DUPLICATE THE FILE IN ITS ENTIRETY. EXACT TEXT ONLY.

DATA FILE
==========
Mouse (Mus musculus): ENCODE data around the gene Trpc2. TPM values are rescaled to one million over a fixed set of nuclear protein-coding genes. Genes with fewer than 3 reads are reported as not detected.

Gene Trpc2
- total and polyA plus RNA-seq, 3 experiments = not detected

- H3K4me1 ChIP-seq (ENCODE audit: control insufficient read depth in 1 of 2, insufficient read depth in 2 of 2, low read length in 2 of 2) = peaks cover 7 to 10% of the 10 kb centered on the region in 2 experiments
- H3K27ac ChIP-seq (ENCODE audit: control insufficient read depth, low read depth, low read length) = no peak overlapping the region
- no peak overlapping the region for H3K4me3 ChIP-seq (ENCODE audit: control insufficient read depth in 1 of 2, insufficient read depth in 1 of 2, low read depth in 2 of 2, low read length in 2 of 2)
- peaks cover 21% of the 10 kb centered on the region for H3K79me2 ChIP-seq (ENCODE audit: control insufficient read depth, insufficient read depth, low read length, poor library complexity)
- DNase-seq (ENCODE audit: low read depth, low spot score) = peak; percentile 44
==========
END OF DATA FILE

Mouse (Mus musculus): ENCODE data around the gene Trpc2. TPM values are rescaled to one million over a fixed set of nuclear protein-coding genes. Genes with fewer than 3 reads are reported as not detected.

Gene Trpc2
- total and polyA plus RNA-seq, 3 experiments = not detected

- H3K4me1 ChIP-seq (ENCODE audit: control insufficient read depth in 1 of 2, insufficient read depth in 2 of 2, low read length in 2 of 2) = peaks cover 7 to 10% of the 10 kb centered on the region in 2 experiments
- H3K27ac ChIP-seq (ENCODE audit: control insufficient read depth, low read depth, low read length) = no peak overlapping the region
- no peak overlapping the region for H3K4me3 ChIP-seq (ENCODE audit: control insufficient read depth in 1 of 2, insufficient read depth in 1 of 2, low read depth in 2 of 2, low read length in 2 of 2)
- peaks cover 21% of the 10 kb centered on the region for H3K79me2 ChIP-seq (ENCODE audit: control insufficient read depth, insufficient read depth, low read length, poor library complexity)
- DNase-seq (ENCODE audit: low read depth, low spot score) = peak; percentile 44